VW sued over Porsche EV igniting Felicity Ace car carrier

The fire on the cargo ship Felicity Ace, which caused the loss of several thousand vehicles, is finding its way to court. A probe points to a Porsche EV aboard with a defective battery having ignited the fire. That kept the ship burning for two weeks before it sank. The Volkswagen Group is facing lawsuits over liability.

Volkswagen Group is embroiled in legal turmoil following the catastrophic loss of the Felicity Ace cargo ship in February 2022. The ship, laden with approximately 4,000 vehicles, met a fiery demise in the Atlantic Ocean, a disaster attributed to a fire that reportedly originated from the lithium-ion battery of a Porsche EV’s electric vehicle.

At that time, Porsche’s line-up comprised only one battery-powered car: the Taycan. According to a Bloomberg article, this incident has triggered two lawsuits against the German automotive conglomerate.

Failing at necessary safeguards

The court saga began nearly a year after the incident, with one lawsuit filed in Stuttgart, Porsche’s home turf, spearheaded by the vessel’s operator, Mitsui OSK Lines, and its insurer, Allianz. A second lawsuit followed in Braunschweig, aiming directly at Volkswagen Group. These legal actions underscore the plaintiffs’ allegations that Volkswagen Group failed to adequately communicate the risks and necessary safeguards required to transport electric models.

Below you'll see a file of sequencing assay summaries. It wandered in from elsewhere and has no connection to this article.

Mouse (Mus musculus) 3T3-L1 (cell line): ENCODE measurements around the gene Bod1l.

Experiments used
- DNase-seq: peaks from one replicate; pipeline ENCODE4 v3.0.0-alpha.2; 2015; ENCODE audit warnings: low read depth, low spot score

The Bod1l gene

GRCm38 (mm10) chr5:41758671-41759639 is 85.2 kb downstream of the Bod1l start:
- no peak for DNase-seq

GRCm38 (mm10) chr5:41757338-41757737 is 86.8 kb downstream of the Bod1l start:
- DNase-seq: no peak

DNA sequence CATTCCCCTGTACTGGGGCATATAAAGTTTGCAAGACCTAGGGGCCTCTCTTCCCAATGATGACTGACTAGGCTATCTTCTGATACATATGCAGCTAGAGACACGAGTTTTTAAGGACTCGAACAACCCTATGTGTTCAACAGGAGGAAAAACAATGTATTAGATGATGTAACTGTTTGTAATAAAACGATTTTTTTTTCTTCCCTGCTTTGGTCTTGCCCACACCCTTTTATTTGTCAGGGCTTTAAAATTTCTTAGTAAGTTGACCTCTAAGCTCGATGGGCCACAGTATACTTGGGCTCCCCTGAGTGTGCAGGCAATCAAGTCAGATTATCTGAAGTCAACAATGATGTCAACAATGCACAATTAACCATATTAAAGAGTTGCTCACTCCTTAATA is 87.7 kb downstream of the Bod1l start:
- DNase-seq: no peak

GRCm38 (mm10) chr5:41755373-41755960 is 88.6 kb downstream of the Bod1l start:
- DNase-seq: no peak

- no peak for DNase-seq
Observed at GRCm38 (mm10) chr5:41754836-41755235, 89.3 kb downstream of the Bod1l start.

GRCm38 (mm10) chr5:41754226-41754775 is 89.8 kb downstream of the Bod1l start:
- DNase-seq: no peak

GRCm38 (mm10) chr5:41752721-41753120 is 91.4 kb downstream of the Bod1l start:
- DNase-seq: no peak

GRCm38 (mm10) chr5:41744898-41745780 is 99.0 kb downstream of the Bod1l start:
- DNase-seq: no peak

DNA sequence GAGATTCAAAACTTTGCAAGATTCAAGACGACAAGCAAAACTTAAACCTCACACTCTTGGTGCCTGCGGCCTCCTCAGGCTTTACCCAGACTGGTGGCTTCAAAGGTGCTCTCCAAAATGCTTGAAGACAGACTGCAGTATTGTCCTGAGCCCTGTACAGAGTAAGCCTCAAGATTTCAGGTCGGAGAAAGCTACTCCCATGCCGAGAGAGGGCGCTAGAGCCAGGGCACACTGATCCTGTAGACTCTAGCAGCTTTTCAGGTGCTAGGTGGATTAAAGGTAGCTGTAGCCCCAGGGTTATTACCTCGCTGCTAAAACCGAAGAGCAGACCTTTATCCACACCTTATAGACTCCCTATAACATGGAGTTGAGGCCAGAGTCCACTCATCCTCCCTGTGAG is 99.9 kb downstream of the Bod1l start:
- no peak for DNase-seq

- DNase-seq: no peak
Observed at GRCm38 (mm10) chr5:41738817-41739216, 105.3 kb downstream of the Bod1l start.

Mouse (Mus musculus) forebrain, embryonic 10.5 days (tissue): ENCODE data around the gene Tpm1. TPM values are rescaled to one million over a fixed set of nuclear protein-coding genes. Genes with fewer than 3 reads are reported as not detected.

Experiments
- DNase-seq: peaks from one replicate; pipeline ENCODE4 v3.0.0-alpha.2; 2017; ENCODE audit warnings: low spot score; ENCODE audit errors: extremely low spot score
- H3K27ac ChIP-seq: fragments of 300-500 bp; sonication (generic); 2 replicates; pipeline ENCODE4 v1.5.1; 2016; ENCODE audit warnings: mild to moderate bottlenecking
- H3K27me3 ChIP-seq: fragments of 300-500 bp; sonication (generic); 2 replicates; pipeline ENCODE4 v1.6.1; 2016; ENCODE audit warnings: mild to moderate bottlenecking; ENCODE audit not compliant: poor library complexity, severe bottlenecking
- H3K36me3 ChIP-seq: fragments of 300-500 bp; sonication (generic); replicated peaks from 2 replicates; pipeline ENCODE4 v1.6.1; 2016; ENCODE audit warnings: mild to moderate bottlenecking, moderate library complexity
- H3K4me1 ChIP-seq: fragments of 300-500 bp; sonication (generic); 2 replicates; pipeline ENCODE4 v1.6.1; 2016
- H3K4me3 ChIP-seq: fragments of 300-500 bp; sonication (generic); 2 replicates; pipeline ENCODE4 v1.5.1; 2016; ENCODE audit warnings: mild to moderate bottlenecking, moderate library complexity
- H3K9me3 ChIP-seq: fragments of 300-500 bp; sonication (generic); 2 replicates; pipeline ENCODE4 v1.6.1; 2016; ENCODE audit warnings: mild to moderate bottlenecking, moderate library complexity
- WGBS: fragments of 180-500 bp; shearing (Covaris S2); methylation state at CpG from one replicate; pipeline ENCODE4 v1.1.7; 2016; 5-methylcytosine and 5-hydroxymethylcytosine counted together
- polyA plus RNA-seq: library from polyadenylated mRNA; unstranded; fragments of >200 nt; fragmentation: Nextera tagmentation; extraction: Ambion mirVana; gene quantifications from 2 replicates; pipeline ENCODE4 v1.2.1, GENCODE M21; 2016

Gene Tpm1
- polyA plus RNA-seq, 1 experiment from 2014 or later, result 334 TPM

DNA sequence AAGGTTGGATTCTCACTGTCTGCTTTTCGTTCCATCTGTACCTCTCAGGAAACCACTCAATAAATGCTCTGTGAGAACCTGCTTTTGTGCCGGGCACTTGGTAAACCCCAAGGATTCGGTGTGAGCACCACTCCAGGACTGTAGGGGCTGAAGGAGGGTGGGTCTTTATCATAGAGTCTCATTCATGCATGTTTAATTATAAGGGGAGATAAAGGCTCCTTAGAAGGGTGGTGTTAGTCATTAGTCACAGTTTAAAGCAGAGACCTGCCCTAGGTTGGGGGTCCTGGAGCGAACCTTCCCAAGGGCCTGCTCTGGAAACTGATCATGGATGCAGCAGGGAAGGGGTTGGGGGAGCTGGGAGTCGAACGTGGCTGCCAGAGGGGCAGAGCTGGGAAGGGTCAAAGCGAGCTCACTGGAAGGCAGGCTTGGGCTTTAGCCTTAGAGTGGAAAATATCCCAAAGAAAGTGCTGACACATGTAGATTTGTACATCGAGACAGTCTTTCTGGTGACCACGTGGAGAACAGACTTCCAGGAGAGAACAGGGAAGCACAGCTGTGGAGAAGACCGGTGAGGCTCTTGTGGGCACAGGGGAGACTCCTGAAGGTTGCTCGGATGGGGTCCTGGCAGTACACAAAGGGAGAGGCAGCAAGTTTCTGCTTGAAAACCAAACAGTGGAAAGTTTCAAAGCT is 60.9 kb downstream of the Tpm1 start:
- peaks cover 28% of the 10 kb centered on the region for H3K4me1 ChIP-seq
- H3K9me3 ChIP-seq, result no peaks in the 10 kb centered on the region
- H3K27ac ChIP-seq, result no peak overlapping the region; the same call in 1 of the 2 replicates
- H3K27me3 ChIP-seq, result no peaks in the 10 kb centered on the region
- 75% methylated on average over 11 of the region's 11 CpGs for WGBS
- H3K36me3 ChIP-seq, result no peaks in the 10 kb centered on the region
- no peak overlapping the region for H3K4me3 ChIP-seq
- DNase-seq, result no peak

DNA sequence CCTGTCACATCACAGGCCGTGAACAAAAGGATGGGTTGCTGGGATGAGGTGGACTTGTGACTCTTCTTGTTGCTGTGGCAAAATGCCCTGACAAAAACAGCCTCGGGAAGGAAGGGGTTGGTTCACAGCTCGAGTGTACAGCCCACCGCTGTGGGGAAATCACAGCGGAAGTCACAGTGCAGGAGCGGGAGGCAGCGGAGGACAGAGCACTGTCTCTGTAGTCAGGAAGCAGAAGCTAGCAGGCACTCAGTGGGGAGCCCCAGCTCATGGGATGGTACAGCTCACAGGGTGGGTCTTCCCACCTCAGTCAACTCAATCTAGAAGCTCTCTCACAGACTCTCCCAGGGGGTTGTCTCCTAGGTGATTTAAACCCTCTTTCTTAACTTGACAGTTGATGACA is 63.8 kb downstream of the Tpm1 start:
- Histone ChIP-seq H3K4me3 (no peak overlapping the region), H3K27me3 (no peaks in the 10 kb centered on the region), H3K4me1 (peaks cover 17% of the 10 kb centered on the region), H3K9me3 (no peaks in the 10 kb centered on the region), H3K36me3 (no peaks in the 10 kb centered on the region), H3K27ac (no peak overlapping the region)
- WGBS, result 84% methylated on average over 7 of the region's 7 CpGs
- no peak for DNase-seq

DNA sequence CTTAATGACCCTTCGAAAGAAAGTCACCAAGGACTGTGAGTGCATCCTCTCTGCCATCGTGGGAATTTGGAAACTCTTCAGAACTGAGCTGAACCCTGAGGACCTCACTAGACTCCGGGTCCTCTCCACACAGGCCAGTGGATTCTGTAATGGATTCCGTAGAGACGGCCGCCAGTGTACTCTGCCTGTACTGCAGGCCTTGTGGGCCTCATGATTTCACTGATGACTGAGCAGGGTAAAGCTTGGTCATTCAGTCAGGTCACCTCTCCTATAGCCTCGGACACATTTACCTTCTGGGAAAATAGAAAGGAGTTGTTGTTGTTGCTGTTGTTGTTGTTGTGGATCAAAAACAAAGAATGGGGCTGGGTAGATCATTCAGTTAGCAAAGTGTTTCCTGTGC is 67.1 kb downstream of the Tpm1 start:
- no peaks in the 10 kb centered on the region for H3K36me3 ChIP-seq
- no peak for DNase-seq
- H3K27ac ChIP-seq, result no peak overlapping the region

This controversy shines a light on the broader industry challenge of ensuring the safe passage of EVs amidst rising incidents of lithium-ion battery fires. The Felicity Ace, setting sail from Emden, Germany, to Davisville, Rhode Island, was engulfed in flames off the Azores, leading to a total evacuation of its crew. Efforts to salvage the vessel proved futile, culminating in its sinking after a fortnight adrift, marking a profound operational and environmental debacle.

To the abyss

The vehicles lost to the abyss included models from Volkswagen’s brands, such as Porsche, Audi, VW, Bentley, and Lamborghini, as well as a handful of privately owned classics. The ship is believed to have carried luxury cars worth $155 million (€142 million).

The loss proved particularly challenging for Lamborghini, which needed to restart production of the Aventador model to replace the 15 perished Ultimae units aboard the Felicity Ace.

Insurer Allianz is now faced with reevaluating and enhancing safety protocols to mitigate such dangerous occurrences in the future. The lawsuit and negotiations ahead might reshape the operational frameworks within the automotive transport sector as EVs increasingly become the standard.


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